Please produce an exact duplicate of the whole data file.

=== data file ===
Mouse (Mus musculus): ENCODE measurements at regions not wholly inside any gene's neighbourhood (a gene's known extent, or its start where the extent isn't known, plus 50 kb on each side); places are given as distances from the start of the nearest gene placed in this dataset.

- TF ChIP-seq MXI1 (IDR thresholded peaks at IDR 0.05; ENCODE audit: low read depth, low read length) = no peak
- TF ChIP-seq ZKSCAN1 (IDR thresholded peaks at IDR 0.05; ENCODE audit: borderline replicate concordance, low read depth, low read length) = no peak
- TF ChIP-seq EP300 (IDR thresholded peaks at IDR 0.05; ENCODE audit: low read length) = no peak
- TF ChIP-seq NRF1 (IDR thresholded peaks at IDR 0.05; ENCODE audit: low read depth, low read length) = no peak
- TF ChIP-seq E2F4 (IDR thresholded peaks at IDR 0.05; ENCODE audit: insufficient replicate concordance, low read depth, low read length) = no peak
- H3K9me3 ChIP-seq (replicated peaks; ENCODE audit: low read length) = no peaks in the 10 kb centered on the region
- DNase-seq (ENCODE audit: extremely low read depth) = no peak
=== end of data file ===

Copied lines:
Mouse (Mus musculus): ENCODE measurements at regions not wholly inside any gene's neighbourhood (a gene's known extent, or its start where the extent isn't known, plus 50 kb on each side); places are given as distances from the start of the nearest gene placed in this dataset.

- TF ChIP-seq MXI1 (IDR thresholded peaks at IDR 0.05; ENCODE audit: low read depth, low read length) = no peak
- TF ChIP-seq ZKSCAN1 (IDR thresholded peaks at IDR 0.05; ENCODE audit: borderline replicate concordance, low read depth, low read length) = no peak
- TF ChIP-seq EP300 (IDR thresholded peaks at IDR 0.05; ENCODE audit: low read length) = no peak
- TF ChIP-seq NRF1 (IDR thresholded peaks at IDR 0.05; ENCODE audit: low read depth, low read length) = no peak
- TF ChIP-seq E2F4 (IDR thresholded peaks at IDR 0.05; ENCODE audit: insufficient replicate concordance, low read depth, low read length) = no peak
- H3K9me3 ChIP-seq (replicated peaks; ENCODE audit: low read length) = no peaks in the 10 kb centered on the region
- DNase-seq (ENCODE audit: extremely low read depth) = no peak